Starting1st January 2020, Zambia will suspend its 15% export duty on gemstones.
This order was issued on December 13, 2019, by Bwalya Ng’andu, the Minister of Finance of Zambia. The goods covered include gemstones other than diamond, whether or not worked or graded, but not strung, mounted or set; ungraded gemstones (other than diamonds), or temporarily strung for convenience of transporting. The export duty still applies to diamonds.
Gemfields Group Ltd, which had seen its profits from its previous auctions sales hit by the duty, welcomed the move. Initially, the government had introduced the export duty, alongside a 6% mineral tax, with the aim of generating more revenue.
Last month, while publishing the results of its Singapore auction of Kagem emeralds, Gemfields had expressed concerns about the tax burden the company faced in Zambia. Gemfields Group Ltd, said that in its six months to end-June the export duty hampered its cash flow to the tune of $5 million.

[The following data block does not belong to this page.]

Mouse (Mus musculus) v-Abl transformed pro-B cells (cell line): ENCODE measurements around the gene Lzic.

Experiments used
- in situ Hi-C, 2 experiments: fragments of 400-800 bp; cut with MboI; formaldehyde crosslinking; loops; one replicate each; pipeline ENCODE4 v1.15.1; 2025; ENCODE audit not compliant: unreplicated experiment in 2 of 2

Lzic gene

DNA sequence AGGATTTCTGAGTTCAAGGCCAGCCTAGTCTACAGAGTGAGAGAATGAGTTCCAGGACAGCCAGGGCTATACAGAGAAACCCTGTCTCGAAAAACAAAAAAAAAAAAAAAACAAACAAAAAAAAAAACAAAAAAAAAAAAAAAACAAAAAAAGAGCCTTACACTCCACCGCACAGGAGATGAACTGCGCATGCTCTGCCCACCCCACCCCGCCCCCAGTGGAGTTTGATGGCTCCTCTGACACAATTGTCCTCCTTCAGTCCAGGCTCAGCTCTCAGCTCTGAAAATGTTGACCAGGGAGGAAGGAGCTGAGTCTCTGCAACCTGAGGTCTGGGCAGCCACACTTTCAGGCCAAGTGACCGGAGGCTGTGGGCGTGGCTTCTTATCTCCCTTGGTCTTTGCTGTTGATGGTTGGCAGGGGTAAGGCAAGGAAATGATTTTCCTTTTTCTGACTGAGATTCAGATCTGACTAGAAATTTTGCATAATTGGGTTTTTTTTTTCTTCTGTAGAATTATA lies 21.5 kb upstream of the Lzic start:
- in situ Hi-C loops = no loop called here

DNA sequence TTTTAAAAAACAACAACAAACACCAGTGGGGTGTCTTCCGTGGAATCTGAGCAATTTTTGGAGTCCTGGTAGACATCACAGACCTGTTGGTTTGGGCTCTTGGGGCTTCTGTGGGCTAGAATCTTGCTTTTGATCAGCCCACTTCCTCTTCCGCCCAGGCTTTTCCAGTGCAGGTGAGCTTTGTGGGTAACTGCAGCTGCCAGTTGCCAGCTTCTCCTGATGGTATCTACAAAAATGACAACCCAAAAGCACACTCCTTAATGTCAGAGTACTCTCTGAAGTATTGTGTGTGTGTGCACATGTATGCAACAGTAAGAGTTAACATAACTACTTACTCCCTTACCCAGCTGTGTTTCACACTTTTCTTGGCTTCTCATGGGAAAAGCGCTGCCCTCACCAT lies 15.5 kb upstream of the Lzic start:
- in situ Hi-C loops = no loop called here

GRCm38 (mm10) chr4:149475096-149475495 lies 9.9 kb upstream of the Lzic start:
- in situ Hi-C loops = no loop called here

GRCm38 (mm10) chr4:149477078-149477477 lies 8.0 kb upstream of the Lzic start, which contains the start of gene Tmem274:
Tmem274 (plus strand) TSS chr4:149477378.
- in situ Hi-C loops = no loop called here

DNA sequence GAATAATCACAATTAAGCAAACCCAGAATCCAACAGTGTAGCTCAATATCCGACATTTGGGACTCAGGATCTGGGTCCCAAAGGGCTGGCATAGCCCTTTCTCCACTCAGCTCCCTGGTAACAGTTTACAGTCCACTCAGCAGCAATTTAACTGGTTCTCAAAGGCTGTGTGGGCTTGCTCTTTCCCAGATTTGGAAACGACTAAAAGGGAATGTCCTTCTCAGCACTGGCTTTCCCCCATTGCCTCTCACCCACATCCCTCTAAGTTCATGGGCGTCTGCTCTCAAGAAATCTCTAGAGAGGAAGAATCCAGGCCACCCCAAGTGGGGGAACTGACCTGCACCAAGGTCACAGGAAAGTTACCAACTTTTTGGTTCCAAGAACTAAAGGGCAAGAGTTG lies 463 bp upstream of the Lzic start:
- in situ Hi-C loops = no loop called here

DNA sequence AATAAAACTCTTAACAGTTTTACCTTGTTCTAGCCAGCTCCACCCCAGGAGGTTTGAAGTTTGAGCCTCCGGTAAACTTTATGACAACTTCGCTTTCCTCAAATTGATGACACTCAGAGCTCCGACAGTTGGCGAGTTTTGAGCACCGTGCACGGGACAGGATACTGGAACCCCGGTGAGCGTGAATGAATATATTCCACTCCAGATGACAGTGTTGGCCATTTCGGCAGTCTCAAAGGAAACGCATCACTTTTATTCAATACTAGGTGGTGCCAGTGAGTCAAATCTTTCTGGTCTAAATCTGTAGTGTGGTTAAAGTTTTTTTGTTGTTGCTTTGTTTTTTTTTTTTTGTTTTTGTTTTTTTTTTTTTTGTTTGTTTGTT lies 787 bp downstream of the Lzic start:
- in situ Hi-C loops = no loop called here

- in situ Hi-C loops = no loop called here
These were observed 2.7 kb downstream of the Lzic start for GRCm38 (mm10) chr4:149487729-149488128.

The Emeralds and Semi-Precious Stones Mining Association of Zambia (ESMAZ) appealed to stakeholders and investors to support the government’s decision to grow the industry. ESMAZ President, Victor Kalesha, said that the decision shows its commitment to help improve performance in the industry. Mr. Kalesha told ZNBC News in a telephone interview.
He added that this will also help the industry increase its production to effectively pay mineral loyalties and sustain government revenue for economic growth. He commended the Ministries of finance and Mines for the gesture, adding that the duty was crippling the sector as many investors were reluctant to do business. Mr. Kalesha has also appealed to stakeholders and investors to collaborate with the government as they are the major beneficiaries.
Photo courtesy : Lusaka Times